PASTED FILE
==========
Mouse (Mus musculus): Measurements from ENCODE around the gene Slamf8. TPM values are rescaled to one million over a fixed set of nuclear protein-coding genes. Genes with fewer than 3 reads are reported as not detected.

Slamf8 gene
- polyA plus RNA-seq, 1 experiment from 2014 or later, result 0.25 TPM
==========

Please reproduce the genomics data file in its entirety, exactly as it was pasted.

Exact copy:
Mouse (Mus musculus): Measurements from ENCODE around the gene Slamf8. TPM values are rescaled to one million over a fixed set of nuclear protein-coding genes. Genes with fewer than 3 reads are reported as not detected.

Slamf8 gene
- polyA plus RNA-seq, 1 experiment from 2014 or later, result 0.25 TPM